Looking for a job can cause even the most secure of us to want to impress during a job interview. When you’re staring down the face of Sallie Mae and rent, sometimes you feel like any job will do. While you may feel the pressure, it’s important to remember that all employers are not created equal. Some are the best in the biz, whereas others… well… they’ll send you running to the nearest therapist.
When on the prowl for a new gig, do your best, but also be alert as to how your potential employer might treat you. Here are 5 red flags that suggest a future employer might be more than what you’ve bargained for.
Poor employee reviews
As mentioned previously, it’s always a good rule of thumb to research a potential company. It helps you to prepare for the interview, but more importantly, it gives you a glimpse of what you’re walking into. Sites like Glassdoor are a great way to gauge the reputation of a company. The site offers a glimpse to potential employees in regards to salary, benefits, and current/former employee opinions on the business and CEO.
Basically, it’s like a crystal ball into what your potential employer is like. The reviews cannot be doctored by the employers so they are 100 percent honest. Keep in mind that some employees may be biased. That said, if more reviews are negative than positive, that’s a sign that the company may not be all that and a bag of chips.
High turnover rate
When employees are in and out like a revolving door, it’s a symptom of a bigger ailment. It’s indicative of a dysfunction within that work environment. Turnover can generally be attributed to several factors: unclear expectations, lack of company direction, and poor middle management. This is why it’s key to research company ratings.
During the interview, instead of asking “what’s the turnover rate”, ask, “what’s the average length of employment?” The first question could make you appear intrusive. The second is a more organic question that signifies you are looking for an organization to plant your roots. If a hiring manager seems offended by your question, don’t worry, it’s not you, there’s something up with their organization.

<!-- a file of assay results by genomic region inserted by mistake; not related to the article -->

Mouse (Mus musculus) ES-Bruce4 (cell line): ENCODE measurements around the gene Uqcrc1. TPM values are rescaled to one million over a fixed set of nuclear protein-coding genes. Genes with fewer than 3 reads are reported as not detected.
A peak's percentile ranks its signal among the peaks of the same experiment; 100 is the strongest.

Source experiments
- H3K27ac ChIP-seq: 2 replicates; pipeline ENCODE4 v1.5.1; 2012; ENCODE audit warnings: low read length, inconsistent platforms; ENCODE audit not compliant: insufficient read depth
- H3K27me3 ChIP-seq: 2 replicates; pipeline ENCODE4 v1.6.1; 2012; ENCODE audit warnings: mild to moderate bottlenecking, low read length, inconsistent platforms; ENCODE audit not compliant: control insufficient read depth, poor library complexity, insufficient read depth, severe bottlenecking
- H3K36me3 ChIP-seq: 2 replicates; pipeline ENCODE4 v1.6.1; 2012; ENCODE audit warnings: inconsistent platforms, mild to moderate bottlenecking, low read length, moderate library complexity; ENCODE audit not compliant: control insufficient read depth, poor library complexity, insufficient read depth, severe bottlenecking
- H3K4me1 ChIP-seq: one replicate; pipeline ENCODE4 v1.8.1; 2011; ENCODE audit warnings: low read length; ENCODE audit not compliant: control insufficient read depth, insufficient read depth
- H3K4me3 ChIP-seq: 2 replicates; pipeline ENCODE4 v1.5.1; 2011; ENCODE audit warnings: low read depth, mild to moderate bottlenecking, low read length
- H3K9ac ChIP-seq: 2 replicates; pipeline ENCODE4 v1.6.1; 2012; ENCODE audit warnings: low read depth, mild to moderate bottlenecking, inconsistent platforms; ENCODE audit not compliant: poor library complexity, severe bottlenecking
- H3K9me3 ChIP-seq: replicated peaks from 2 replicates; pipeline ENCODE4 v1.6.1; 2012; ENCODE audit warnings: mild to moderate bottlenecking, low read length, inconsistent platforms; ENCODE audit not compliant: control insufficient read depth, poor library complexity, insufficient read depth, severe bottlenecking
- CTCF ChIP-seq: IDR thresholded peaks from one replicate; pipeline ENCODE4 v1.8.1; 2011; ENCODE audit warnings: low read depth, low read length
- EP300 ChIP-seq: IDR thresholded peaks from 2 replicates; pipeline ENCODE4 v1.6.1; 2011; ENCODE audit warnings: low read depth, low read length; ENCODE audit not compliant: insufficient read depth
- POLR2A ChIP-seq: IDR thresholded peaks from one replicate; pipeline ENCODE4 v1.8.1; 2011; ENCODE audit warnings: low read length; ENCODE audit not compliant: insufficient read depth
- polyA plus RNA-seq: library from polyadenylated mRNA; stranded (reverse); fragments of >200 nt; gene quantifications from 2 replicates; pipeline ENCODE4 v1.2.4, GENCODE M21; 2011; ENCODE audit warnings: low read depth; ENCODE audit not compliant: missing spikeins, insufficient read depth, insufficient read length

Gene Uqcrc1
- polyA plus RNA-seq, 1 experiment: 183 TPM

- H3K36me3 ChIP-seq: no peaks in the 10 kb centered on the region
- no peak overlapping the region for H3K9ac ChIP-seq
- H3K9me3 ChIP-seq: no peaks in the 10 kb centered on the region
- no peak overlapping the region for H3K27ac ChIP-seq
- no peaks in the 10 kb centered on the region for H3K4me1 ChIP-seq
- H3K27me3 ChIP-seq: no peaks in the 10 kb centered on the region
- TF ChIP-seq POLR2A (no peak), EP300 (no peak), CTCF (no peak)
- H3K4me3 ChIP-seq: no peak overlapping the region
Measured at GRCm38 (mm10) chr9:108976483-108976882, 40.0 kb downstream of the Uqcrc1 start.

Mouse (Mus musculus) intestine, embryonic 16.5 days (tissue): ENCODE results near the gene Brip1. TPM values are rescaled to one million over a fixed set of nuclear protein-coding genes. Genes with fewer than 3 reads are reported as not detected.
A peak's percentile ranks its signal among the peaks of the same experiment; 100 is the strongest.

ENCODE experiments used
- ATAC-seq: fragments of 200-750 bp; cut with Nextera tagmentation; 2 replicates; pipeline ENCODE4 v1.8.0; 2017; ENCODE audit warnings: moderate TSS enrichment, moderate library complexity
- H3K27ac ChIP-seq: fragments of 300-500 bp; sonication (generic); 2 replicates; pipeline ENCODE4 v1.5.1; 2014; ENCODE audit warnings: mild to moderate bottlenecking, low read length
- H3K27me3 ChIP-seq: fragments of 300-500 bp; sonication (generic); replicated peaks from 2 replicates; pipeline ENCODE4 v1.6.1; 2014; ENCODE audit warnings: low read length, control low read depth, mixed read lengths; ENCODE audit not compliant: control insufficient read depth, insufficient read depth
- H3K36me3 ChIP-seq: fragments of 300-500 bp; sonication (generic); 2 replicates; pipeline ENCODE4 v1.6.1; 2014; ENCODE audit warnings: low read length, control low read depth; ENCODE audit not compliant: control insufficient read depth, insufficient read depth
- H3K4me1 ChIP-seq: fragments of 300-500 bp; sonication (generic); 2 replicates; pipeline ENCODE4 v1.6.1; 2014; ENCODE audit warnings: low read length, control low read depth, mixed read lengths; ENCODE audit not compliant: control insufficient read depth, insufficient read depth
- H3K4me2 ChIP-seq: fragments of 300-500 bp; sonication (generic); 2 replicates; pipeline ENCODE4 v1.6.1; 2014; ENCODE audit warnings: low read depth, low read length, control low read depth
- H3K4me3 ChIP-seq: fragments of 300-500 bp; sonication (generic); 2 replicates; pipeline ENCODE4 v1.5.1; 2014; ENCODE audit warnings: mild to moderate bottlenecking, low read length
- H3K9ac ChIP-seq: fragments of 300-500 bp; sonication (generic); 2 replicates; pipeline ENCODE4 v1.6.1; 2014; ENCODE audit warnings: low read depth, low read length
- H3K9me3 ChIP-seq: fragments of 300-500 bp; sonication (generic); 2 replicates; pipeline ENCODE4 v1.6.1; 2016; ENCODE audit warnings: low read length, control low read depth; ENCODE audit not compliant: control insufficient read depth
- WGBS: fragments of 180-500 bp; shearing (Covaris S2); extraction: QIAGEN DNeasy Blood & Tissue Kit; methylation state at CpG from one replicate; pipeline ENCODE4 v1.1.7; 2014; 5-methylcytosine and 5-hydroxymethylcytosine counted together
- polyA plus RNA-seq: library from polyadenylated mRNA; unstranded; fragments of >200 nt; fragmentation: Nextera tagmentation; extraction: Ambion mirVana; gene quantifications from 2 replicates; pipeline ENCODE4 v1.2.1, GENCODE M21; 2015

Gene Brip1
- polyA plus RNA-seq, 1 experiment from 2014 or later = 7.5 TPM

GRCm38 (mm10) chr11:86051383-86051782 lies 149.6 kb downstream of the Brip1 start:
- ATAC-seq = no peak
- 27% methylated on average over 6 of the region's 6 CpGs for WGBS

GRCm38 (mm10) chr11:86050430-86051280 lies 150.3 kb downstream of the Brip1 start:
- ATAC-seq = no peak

Vague job description
Some job descriptions aren’t as clear as we’d like them to be, but an interview should clear up any questions about the role you’re applying for. In order for you to excel at a job, you first have to know what that job is. There are times where roles within a company have to wear several hats. If there is no clear defining function to the role you’re applying for, you could be getting more than you bargained for.
Be sure to ask for the parameters of the role you are interested in. Great companies will be able to tell you what your day to day would look like. Whereas a not so great company may leave you with more questions than you initially started with. It’s like the saying “the devil is in the details’. If a company cannot explain the role, how can they expect you to make a contribution once hired?
Hiring manager is late/preoccupied
Being late happens as things in life can be unavoidable. However, if a hiring manager strolls in half an hour past the scheduled meeting time without notifying you, that’s not good. Even further, if they are preoccupied or not giving you their full attention (playing on their phone, shuffling papers, etc), that’s another bad sign. Bad managers tend to air a sentiment of superiority over potential employees, which means they are likely to be terrible as supervisors.
A manager with a shred of emotional intelligence will appreciate and respect the time you took out of your day to interview with their organization. Anything less than that shows a lack of character, both of the manager and of the organization.
Unorganized hiring process
So you’ve finished your interview, doing the best of your ability– congrats! The hiring manager gave you a timeframe of when to expect a call back. You’re feeling great about your chances, but then the days turn into weeks, and you haven’t heard anything. Six weeks roll by and out of the blue, the hiring manager gives you a call, offering you the position, blindly stepping over the fact that she ghosted you.
You have two options: take it or run. Hopefully, you chose the latter as this is a major cautionary sign that this isn’t the company you want to work for. Chances are they went with someone else, but it didn’t work out. Now they’re scrambling to fill the role once again. Take a hard pass as you’ll be stepping over a weird situation.
Job Interview Bottom line
You may have to kiss a few company frogs before you find the right organization. The job search can feel incredibly brutal and one-sided starting out. You may feel unsure about your experience, compelling you to accept anything that comes your way. Rest assured that feeling is normal, but have faith and hold out until the right fit comes along. Taking the time to find the right company is way better than working somewhere that you absolutely loathe.